Ginseng is an important medicinal plant.
A few of the medicinal plants are ginseng, pleurisy root, snake root, blood root, blue flag and marshmallow.
Thus the doctrine of signatures is evident in the use of the celebrated Ginseng root of China, which, like that of the mandrake (Gen.
Blue flag, snake root, ginseng, lobelia, tansy, wormwood, wintergreen, pleurisy root, plantain, burdock, sarsaparilla and horehound are among its medicinal plants.
GINSENG, the root of a species of Panax (P. Ginseng), native of Manchuria and Korea, belonging to the natural order Araliaceae, used in China as a medicine.
Other roots are substituted for it, notably that of Panax quinquefolium, distinguished as American ginseng, and imported from the United States.
At one time the ginseng obtained from Manchuria was considered to be the finest quality, and in consequence became so scarce that an imperial edict was issued prohibiting its collection.
The root of the wild plant is preferred to that of cultivated ginseng, and the older the plant the better is the quality of the root considered to be.
The account given by Koempfer of the preparation of nindsin, the root of Sium ninsi, in Korea, will give a good idea of the preparation of ginseng, ninsi being a similar drug of supposed weaker virtue, obtained from a different plant, and often confounded with ginseng.
Ginseng of good quality generally occurs in hard, rather brittle, translucent pieces, about the size of the little finger, and varying in length from 2 to 4 in.
Lockhart gives a graphic description of a visit to a ginseng merchant.
The smaller box, which held the ginseng, was lined with sheet-lead; the ginseng further enclosed in silk wrappers was kept in little silkencovered boxes.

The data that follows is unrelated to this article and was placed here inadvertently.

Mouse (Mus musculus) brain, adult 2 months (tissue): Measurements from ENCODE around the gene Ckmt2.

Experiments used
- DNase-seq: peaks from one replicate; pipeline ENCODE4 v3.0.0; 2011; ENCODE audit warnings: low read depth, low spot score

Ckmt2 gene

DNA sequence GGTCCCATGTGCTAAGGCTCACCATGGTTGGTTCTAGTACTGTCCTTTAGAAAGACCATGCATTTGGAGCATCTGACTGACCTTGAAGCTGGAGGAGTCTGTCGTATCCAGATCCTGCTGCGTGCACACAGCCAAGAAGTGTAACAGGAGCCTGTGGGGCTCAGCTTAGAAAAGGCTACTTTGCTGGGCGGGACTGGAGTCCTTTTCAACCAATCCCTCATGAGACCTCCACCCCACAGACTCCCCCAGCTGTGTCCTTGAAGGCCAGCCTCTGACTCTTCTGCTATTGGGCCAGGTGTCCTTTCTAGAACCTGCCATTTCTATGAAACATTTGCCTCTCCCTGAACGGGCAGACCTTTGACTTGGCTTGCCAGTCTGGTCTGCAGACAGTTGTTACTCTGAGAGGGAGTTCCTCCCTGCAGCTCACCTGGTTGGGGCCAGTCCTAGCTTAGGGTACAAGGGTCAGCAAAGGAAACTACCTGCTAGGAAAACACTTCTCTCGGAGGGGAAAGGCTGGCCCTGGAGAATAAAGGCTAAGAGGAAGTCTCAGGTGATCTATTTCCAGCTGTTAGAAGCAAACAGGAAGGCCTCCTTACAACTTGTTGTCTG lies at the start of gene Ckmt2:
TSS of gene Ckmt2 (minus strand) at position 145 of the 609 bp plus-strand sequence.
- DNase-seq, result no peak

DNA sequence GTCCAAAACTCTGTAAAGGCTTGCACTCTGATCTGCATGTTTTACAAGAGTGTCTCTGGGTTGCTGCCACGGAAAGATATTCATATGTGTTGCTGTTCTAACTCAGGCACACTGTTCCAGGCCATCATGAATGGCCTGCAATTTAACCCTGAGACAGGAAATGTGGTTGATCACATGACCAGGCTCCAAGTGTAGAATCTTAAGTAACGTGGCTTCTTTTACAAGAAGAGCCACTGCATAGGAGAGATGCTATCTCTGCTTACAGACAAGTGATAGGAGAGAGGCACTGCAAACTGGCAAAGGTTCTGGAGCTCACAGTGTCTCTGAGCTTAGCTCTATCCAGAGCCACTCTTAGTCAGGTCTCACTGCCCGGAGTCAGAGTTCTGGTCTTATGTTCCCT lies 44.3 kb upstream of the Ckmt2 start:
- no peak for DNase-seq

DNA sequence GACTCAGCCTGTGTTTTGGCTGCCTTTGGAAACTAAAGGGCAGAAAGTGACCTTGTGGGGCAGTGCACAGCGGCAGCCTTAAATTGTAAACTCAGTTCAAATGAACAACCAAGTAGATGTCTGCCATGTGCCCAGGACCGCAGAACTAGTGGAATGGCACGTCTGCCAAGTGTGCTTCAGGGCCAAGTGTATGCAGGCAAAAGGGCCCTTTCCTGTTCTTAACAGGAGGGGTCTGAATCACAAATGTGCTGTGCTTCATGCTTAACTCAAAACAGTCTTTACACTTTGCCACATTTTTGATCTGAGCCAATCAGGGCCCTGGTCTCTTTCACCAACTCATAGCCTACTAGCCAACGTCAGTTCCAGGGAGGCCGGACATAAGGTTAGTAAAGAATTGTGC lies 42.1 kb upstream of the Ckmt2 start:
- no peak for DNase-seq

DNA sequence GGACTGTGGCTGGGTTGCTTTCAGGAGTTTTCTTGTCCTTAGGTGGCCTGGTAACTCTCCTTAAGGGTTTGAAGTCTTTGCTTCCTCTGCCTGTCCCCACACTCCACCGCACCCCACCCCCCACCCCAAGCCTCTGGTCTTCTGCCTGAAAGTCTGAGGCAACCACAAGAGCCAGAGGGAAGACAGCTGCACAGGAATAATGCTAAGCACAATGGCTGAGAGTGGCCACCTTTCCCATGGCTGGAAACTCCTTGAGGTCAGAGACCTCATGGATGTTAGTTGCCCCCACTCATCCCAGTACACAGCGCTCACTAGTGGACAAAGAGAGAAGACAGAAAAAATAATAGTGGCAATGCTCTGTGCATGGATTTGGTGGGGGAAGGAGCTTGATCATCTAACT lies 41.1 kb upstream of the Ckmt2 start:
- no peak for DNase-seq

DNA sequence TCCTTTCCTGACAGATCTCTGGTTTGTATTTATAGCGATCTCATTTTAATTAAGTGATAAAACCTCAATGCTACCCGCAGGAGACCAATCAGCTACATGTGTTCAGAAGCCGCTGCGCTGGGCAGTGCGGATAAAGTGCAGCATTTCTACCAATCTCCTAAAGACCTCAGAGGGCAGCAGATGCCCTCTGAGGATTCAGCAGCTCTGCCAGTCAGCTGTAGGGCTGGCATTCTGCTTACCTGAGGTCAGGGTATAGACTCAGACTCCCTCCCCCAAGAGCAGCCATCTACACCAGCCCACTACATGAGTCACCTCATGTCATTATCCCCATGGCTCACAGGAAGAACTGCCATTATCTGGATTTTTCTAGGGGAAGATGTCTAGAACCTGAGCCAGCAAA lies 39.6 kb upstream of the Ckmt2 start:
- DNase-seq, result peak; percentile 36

In China the ginseng is often sent to friends as a valuable present; in such cases, "accompanying the medicine is usually given a small, beautifully-finished double kettle, in which the ginseng is prepared as follows.
The silver kettle, which fits on a ring near the top of the outer covering, has a cup-like cover in which rice is placed with a little water; the ginseng is put in the inner vessel with water, a cover is placed over the whole, and the apparatus is put on the fire.
When the rice in the cover is sufficiently cooked, the medicine is ready, and is then eaten by the patient, who drinks the ginseng tea at the same time."
The indigenous economic plants are few, and are of no commercial value, excepting wild ginseng,bamboo, which is applied to countless uses, and "tak-pul" (Hibiscus Manihot), used in the manufacture of paper.
It possesses the stately remains of the palace of the Korean kings of the Wang dynasty, is a great centre of the grain trade and the sole centre of the ginseng manufacture, makes wooden shoes, coarse pottery and fine matting, and manufactures with sesamum oil the stout oiled paper for which Korea is famous.
The articles chiefly cultivated are rice, millet, beans, ginseng (at Songdo), cotton, hemp, oil-seeds, bearded wheat, oats, barley, sorghum, and sweet and Irish potatoes.
Paper and ginseng are the only manufactured articles on the list of Korean exports.
Japanese cotton yarns are imported to be woven into a strong cloth on Korean hand-looms. Beans and peas, rice, cowhides, and ginseng are the chief exports, apart from gold.
The blackberry, black raspberry, huckleberry, blueberry, wild ginger and ginseng are widely distributed.
Both medicinal and flowering plants are exceptionally abundant; a few of the former are ginseng, snakeroot, bloodroot, hore-hound, thoroughwort, redroot (Ceanothus Americanus), horse mint and wild flax, and prominent among the latter are jessamines, azaleas, lilies, roses, violets, honey-suckle and golden-rod.